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Acute versus chronic NMDA receptor blockade and synaptic AMPA receptor delivery


Anatomical and electrophysiological experiments1,2,3,4,5,6 show that central excitatory synapses initially display NMDA (N-methyl-d-aspartate) receptors (NMDARs) and subsequently mature by acquiring AMPA (α-amino-3-hydroxy-5-methyl-4-isoxazole propionic acid) receptors (AMPARs). NMDAR activation can lead to rapid synaptic delivery of AMPARs ('AMPAfication')7,8, but the view that AMPAfication during development requires NMDAR activation has been challenged by studies showing that chronic removal of NMDAR function (either genetically9,10 or pharmacologically11,12,13,14) has no apparent effect on acquisition of AMPAR-mediated synaptic transmission. Here we show that NMDARs are crucial in the developmental acquisition of AMPAR-mediated synaptic transmission, and that chronic disabling of NMDAR function triggers compensatory mechanisms for NMDAR-independent AMPAfication.

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Figure 1: Effects of acute and chronic blockade of NMDA receptors on glutamatergic synapses in hippocampus.

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We thank N. Dawkins-Pisani for technical assistance, and H. Cline and members of the Malinow laboratory for helpful comments and discussions. This study was supported by the National Institutes of Health (R.M.), the Alle Davis and Maxine Harrison Endowment (R.M.), the Alzheimer's Association (J.J.Z.) and the Fraxa Medical Research Foundation (J.J.Z.). J.J.Z. is a Naples Investigator of the NARSAD (National Alliance for Research on Schizophrenia and Depression) Foundation.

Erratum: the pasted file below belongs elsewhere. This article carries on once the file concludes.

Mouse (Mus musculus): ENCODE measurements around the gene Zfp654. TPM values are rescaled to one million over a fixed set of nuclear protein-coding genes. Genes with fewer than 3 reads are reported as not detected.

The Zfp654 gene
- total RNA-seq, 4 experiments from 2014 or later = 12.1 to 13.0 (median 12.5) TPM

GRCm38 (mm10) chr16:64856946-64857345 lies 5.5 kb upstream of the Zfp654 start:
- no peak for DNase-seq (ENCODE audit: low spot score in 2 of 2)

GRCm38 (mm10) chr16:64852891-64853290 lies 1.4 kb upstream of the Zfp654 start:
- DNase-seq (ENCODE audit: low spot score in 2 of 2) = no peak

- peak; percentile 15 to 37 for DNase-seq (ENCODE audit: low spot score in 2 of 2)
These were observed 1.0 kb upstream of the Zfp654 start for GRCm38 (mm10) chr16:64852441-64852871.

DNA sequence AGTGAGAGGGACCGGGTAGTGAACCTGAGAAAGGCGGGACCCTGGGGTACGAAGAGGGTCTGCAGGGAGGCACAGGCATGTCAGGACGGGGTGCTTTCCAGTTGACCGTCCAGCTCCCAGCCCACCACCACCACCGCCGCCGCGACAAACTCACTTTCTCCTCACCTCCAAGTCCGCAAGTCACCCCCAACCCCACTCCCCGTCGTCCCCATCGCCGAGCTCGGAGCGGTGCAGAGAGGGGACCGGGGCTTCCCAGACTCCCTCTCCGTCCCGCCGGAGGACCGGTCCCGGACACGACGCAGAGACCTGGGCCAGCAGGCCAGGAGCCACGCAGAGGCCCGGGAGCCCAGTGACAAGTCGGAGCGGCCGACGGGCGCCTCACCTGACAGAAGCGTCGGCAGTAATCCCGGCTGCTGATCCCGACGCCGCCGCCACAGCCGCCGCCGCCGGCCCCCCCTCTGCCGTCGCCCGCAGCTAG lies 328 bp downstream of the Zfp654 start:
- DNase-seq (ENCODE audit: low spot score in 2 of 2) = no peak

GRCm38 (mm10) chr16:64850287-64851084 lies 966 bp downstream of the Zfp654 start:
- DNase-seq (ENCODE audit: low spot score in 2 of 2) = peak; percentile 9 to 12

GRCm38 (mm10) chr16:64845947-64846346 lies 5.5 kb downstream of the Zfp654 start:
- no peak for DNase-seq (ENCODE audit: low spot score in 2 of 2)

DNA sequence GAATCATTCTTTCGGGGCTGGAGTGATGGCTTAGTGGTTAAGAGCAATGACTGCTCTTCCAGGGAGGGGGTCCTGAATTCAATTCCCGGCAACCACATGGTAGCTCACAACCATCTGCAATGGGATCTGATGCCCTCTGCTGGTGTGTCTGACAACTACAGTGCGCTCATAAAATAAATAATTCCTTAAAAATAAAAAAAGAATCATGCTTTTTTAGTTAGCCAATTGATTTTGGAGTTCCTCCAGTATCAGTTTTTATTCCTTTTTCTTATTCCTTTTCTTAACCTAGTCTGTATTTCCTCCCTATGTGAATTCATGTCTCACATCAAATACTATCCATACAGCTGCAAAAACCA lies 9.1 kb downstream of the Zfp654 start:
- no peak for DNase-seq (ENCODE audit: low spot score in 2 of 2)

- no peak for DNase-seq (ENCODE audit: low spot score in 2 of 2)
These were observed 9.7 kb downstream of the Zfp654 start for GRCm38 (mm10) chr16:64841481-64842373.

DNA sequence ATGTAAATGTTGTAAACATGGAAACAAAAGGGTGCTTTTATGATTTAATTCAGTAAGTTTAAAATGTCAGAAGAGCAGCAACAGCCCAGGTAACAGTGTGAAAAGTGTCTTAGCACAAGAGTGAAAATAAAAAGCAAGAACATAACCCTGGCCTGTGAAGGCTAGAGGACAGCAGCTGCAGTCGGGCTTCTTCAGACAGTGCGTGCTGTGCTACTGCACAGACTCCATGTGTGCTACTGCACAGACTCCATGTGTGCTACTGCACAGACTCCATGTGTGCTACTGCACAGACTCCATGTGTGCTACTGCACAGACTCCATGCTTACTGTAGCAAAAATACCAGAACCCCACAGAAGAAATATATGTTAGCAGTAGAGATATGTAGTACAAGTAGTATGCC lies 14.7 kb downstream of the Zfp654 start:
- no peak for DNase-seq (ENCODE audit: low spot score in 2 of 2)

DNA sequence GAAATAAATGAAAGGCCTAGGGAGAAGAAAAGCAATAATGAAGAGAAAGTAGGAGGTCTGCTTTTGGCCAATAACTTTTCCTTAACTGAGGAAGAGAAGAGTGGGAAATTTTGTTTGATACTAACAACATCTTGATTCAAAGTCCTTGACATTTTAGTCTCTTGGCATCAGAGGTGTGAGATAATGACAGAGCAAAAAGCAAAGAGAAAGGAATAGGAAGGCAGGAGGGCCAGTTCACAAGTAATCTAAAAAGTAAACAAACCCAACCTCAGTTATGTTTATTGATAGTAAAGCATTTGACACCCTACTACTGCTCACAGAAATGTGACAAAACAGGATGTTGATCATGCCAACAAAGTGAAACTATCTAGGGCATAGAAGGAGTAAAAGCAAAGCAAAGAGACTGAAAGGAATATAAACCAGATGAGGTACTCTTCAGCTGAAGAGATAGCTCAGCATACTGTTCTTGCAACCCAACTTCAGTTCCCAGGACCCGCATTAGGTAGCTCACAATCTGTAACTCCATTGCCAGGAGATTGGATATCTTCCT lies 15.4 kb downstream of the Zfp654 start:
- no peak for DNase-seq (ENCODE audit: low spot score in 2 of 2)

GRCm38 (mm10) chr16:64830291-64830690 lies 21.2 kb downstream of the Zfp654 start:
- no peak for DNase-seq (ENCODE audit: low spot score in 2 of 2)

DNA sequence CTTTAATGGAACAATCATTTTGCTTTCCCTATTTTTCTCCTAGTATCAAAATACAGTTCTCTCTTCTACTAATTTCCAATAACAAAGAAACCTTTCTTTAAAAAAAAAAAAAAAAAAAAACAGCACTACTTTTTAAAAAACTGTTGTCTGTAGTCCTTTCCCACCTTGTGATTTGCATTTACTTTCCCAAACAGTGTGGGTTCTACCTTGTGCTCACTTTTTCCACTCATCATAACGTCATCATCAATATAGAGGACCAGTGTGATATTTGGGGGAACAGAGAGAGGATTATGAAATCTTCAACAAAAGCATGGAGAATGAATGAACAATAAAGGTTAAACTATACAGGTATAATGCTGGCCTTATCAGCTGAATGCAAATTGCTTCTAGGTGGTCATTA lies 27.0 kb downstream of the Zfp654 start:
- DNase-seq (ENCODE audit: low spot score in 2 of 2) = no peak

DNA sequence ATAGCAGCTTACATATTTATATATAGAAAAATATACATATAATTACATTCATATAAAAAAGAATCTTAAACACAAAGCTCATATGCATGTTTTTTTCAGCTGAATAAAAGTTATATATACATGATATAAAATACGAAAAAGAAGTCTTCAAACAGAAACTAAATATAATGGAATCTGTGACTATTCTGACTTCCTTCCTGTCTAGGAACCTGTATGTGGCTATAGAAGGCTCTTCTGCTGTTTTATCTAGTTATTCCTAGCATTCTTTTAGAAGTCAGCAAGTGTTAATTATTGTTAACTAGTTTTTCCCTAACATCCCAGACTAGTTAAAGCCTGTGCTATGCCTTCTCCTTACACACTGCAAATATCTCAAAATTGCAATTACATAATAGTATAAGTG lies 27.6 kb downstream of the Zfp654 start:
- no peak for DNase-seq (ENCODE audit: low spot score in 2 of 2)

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Correspondence to Roberto Malinow.

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Zhu, J., Malinow, R. Acute versus chronic NMDA receptor blockade and synaptic AMPA receptor delivery. Nat Neurosci 5, 513–514 (2002).

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